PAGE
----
I used to be a huge lover of breakfast cereals. I’d hoard them. I actually had a cupboard dedicated to breakfast cereal. I liked to have a minimum of 5 different choices in my cupboard, and I remember once having 11 different types on the go. I’m not the only one either, it seems. In 2011 Australians spent $1.17 billion on breakfast cereal, and consumed almost 8 kilos per person!
My tastes changed over time of course – as a kid I loved Frosties (I cringe at that thought now), as a teenager my staple cereal was Fruit ‘n’ Fibre, and as an adult I fell for those luxury muesli lines with the beautiful packaging.
But then I began to fall out of love with cereals. Firstly there was the media reports revealing how cereals are way too high in salt and sugar. Low fat cereals are particularly high in sugar, and a UK study found cornflakes that contained as much salt as ready-salted crisps. Next was the constant bombardment of adverts and marketing. Oh we’ve made this new product. Oh we’ve made that new product. Oh we’ve made a chocolate version! A cereal bar version! A chocolate cereal bar version! I started getting cereal company fatigue. And then there was the packaging. Boxes that would appear enormous until I opened them to find the contents only half-filled the bag inside. Or packets that would declare “contain 20 servings”, only for me to discover that their interpretation of a serving was 4 teaspoons, and for my portions, the box contained nearer to four servings. Which actually made cereal a rather expensive habit.
And the final straw? Plastic. When I gave up buying anything in plastic, only a couple of options remained. Some super fancy muesli sold in glass jars for exorbitant prices, or plain oats in cardboard. The love affair was over.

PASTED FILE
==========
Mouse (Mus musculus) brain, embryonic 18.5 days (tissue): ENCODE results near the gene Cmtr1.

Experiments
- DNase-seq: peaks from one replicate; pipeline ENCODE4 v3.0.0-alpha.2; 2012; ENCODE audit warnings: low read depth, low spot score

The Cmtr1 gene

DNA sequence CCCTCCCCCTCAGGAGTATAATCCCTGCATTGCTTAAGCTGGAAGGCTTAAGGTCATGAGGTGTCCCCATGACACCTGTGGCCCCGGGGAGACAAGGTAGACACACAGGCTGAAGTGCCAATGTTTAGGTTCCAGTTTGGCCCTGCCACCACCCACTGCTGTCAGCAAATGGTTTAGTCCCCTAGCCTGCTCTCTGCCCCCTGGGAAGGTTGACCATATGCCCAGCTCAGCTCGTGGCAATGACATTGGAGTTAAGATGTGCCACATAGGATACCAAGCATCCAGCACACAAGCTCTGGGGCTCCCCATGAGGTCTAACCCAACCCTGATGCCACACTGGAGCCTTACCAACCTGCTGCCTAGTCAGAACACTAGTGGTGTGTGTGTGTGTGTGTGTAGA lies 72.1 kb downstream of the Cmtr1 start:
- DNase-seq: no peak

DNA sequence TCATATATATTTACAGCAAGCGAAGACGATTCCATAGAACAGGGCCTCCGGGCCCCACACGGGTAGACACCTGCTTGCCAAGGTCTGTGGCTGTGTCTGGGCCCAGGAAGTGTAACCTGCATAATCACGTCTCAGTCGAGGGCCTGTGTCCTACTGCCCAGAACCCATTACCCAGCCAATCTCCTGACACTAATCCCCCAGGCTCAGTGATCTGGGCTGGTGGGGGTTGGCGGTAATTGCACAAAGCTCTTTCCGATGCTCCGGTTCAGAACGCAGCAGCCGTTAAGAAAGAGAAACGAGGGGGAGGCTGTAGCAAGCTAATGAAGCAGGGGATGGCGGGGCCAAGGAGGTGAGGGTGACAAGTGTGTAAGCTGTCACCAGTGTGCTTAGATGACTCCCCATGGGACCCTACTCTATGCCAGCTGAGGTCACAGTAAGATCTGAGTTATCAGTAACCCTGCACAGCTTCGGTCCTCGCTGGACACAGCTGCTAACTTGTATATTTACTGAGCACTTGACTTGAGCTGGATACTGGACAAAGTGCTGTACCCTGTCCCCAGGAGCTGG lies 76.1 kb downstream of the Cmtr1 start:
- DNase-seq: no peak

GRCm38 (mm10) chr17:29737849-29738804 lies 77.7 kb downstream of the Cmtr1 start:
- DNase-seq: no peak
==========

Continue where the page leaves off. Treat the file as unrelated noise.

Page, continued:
But recently, I’ve started craving cereal again, and so I’ve started making my own using the ingredients I get from the bulk-bin stores. It’s super easy and there are limitless possibilities. This recipe is my current base. I wanted to keep it sugar-free so it doesn’t contain any dried fruit. If one morning I fancy something sweet I add some fresh fruit, or blend a banana with some (cashew) milk and sprinkle the muesli on top. Or I add a teaspoon of bee pollen or a tablespoon of cacao nibs. You can always add the sugar in, but you can’t take it out!
Recipe: plastic-free, sugar-free muesli
3 cups coconut flakes
2 cups oats
1/2 cup brazil nuts
1/2 cup peanuts
1/2 cup raw almonds
1/2 cup pumpkin seeds/pepitas
80ml macadamia oil (or other high quality, flavourless oil)
[I soak my almonds and pumpkin seeds overnight to activate them and make them more digestible, and then dry them out before chopping and adding to the mix. If you can’t be bothered with this step or are short of time, just skip it.]
Roughly chop the brazil nuts, peanuts and almonds. Combine in a bowl with the coconut flakes and oats. Stir in the oil and mix well until everything is well coated.
Line a baking tin with baking paper. Spread the mixture evenly over the paper and bake at 100ÂºC for 30 minutes, until golden. Leave to cool.
Store in a glass jar. It will keep for a few weeks, but I think it is better to make small batches and more often to keep it fresh.